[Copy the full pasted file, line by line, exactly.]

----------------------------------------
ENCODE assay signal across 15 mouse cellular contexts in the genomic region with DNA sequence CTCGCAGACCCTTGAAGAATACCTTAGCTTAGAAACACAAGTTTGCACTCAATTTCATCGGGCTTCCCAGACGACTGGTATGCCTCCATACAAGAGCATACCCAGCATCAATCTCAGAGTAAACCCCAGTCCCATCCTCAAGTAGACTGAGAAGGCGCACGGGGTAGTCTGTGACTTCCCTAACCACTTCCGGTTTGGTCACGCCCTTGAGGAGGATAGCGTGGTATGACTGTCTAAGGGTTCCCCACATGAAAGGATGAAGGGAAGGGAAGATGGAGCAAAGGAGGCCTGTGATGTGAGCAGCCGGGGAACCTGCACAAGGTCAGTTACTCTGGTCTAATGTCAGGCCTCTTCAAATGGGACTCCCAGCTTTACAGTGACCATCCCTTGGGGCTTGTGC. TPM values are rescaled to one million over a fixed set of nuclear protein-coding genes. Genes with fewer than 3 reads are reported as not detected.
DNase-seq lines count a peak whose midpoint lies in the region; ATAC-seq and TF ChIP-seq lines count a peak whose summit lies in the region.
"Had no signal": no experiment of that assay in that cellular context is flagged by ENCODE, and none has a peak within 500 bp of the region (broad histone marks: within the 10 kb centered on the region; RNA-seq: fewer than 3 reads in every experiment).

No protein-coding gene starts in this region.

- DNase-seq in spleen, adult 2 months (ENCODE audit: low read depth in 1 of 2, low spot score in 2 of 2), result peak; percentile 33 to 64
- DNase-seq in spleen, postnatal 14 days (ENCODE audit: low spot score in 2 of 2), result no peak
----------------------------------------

ENCODE assay signal across 15 mouse cellular contexts in the genomic region with DNA sequence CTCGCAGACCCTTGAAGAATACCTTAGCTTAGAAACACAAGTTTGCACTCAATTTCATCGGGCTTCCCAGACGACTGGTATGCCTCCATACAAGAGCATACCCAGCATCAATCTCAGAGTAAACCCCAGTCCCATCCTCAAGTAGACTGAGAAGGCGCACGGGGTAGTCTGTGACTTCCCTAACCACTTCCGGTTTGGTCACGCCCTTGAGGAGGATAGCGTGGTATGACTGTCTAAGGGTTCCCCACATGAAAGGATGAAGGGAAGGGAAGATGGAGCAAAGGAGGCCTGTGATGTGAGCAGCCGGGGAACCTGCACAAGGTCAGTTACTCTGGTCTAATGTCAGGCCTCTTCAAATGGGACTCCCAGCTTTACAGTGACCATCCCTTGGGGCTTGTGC. TPM values are rescaled to one million over a fixed set of nuclear protein-coding genes. Genes with fewer than 3 reads are reported as not detected.
DNase-seq lines count a peak whose midpoint lies in the region; ATAC-seq and TF ChIP-seq lines count a peak whose summit lies in the region.
"Had no signal": no experiment of that assay in that cellular context is flagged by ENCODE, and none has a peak within 500 bp of the region (broad histone marks: within the 10 kb centered on the region; RNA-seq: fewer than 3 reads in every experiment).

No protein-coding gene starts in this region.

- DNase-seq in spleen, adult 2 months (ENCODE audit: low read depth in 1 of 2, low spot score in 2 of 2), result peak; percentile 33 to 64
- DNase-seq in spleen, postnatal 14 days (ENCODE audit: low spot score in 2 of 2), result no peak